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Breckinridge school of nursing in st. louis


Has anyone heard about Breckinridge School of Nursing? I recently found about this college, I guess it's through ITT? I'm wondering if the reviews I've read so far holds the same truth for the st.louis location. I've heard tuition is very expensive, u must maintain a B average, and any credits earned from that institute doesn't transfer? I guess I'm wondering if I should stay where I'm at? I attend Excelsior's online nursing program and it's been a struggle, I was discouraged I guess because I finally got my first D! It totally depressed me. I've jumped back on thee old horse but my my my I just hope I finish this real soon. For any Excelsior students- is there actually a 6 month wait for taking the CPNE?

klone, MSN, RN

Specializes in Women's Health/OB Leadership. Has 15 years experience.

All of the reasons you mentioned are good reasons to stay away from this program. Additionally, their program does not have accreditation through either ACEN or CCNE, which may severely limit your job opportunities, as well as opportunities to further your education.

TheCommuter, BSN, RN

Specializes in Case mgmt., rehab, (CRRN), LTC & psych. Has 15 years experience.

I've heard tuition is very expensive, u must maintain a B average, and any credits earned from that institute doesn't transfer?
Yep. Since the Breckinridge School of Nursing (d.b.a. ITT Technical Institute) lacks regional institution accreditation and national nursing accreditation, any credits earned there are unlikely to ever be accepted for transfer.

I can't give you any specific information about this particular school, but with any school there are a few things that you need to consider before you either plunk down a wad of cash or sign your life away in exchange for a student loan. Your state's Board of Nursing web site is a good place to start. If the school in question is listed on the BON "approved" list that's a good start. Some schools will be listed as "conditional", indicating that the BON may have some issues with the school's nursing program. Others may be listed as "initial", meaning that the BON has basically said this is a new program, and they'll be watching to see if it makes the grade or not. New programs are sometimes problematic as it often takes some time to get their act together, and they're using their first cohorts as guinea pigs to calibrate their program.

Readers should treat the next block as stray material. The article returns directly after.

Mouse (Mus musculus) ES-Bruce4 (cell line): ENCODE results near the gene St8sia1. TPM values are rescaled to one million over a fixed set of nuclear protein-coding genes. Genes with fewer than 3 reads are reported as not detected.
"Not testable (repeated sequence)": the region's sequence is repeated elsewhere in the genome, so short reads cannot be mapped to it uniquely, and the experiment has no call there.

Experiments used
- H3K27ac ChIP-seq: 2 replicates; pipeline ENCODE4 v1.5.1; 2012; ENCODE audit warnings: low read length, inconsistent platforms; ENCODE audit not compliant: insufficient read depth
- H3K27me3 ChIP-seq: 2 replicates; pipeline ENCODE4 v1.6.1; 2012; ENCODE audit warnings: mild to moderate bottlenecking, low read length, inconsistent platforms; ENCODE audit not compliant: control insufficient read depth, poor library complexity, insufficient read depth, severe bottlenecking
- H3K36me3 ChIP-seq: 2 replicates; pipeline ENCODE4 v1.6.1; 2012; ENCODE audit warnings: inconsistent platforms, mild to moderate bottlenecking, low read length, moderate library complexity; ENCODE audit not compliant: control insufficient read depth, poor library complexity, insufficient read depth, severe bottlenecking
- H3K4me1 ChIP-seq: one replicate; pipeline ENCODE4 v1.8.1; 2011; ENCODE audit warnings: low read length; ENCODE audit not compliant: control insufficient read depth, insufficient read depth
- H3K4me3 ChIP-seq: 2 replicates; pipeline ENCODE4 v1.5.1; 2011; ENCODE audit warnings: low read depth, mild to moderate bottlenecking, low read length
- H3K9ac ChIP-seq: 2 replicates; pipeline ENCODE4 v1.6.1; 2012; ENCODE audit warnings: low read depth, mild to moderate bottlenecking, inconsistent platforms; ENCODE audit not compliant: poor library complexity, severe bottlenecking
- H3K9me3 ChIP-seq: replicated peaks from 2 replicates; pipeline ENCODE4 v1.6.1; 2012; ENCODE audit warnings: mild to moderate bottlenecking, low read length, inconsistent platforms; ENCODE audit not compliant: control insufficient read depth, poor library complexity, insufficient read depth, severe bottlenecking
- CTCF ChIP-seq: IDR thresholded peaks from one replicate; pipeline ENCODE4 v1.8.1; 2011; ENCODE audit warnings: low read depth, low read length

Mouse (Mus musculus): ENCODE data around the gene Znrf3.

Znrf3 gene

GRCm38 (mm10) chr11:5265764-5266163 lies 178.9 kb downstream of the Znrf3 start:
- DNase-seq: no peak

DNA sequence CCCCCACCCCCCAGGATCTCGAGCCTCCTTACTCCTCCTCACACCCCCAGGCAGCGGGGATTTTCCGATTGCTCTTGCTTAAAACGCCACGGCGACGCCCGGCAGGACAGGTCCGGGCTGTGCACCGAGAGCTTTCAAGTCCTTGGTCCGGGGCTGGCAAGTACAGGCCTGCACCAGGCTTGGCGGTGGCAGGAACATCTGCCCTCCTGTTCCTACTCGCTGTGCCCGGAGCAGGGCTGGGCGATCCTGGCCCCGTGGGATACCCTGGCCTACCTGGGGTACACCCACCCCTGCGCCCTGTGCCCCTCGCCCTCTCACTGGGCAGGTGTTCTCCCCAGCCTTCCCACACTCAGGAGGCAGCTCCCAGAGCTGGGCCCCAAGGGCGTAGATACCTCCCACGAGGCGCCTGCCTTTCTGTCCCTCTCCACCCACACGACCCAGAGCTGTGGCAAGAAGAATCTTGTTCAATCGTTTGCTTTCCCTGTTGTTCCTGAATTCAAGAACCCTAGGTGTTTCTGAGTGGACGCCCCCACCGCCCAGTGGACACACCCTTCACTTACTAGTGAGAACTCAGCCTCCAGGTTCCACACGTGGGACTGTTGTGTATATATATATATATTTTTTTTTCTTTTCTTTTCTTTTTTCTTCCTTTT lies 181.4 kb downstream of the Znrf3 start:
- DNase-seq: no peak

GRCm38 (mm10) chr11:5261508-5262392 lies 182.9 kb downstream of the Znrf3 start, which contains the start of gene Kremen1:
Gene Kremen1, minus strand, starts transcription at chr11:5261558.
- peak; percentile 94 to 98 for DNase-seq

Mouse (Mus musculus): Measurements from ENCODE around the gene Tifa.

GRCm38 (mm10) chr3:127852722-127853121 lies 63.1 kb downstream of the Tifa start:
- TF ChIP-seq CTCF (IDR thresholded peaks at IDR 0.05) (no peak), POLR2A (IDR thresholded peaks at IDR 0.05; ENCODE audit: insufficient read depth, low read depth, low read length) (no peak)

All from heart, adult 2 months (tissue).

You should also check the school's NCLEX pass rates. A rate of 95% or better is generally indicative of solid preparation for the exam. Anything below 90% and you should think long and hard about putting your future career plans in their hands. Anything below 85%, especially in consecutive years, is a huge red flag. They are either admitting students who have a marginal chance of success or they are doing a poor job of educating their students. These schools are hanging by a thread with the BON, and may have their approval yanked.

Accreditation is another factor to consider. You may not be thinking beyond an ASN degree and an RN license at this point, but down the road this could be important. At some point a BSN or an advanced degree might become important for you for opening more opportunities and for career growth. Many RN-BSN bridge programs will not accept an ASN from a non-accredited school, and you would essentially have to start all over again from square one.

The reputation of a school is a bit harder to discern, but it can also be important. Some schools have earned a bad reputation among local employers, and some hospitals simply won't hire anyone from certain schools. Period. Check with people you know in the area to see if there is anything positive or negative about the school in question. Ask the school to name the hospitals where you will be doing your clinicals. If the major hospitals in the area won't take their students for clinicals, they probably won't hire you when you graduate. If the school won't tell you where they do clinicals, or tells you that your "clinicals" are all done in a sim lab, RUN!

Last, but not least, look at the cost of tuition and fees. Compare the school's cost with the cost of an ASN at your local non-profit public community colleges and universities. Some of the "for-profit" schools have very lax admissions standards, and are primarily interested in your tuition money. You aren't doing yourself any favors by "graduating" from one of these schools after paying four of five times the cost at a non-profit school, especially if you find that you can't pass the NCLEX or get a job offer with your shiny new degree.

Just my $0.02. Your mileage may vary.